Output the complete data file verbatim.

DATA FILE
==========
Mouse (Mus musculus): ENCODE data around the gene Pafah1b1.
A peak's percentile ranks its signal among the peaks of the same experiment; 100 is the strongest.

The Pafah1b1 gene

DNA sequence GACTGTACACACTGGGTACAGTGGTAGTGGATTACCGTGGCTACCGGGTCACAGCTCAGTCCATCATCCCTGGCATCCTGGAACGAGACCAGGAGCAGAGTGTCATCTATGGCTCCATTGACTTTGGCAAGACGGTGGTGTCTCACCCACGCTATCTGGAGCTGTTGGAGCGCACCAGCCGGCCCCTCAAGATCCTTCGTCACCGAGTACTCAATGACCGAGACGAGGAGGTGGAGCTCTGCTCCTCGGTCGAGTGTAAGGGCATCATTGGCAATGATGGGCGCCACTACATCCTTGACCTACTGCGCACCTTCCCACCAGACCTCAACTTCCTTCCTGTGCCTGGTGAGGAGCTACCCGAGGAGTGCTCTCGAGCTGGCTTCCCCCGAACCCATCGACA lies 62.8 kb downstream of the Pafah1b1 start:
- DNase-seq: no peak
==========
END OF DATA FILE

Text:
Mouse (Mus musculus): ENCODE data around the gene Pafah1b1.
A peak's percentile ranks its signal among the peaks of the same experiment; 100 is the strongest.

The Pafah1b1 gene

DNA sequence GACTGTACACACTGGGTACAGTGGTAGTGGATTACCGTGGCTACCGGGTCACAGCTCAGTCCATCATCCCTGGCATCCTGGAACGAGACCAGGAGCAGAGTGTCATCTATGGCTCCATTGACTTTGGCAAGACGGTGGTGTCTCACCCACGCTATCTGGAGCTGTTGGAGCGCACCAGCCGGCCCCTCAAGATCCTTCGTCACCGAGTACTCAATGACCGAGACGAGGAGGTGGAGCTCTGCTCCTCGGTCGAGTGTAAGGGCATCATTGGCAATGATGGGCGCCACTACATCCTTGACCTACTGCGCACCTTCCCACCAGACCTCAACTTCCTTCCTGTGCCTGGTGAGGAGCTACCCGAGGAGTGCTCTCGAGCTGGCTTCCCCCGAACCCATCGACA lies 62.8 kb downstream of the Pafah1b1 start:
- DNase-seq: no peak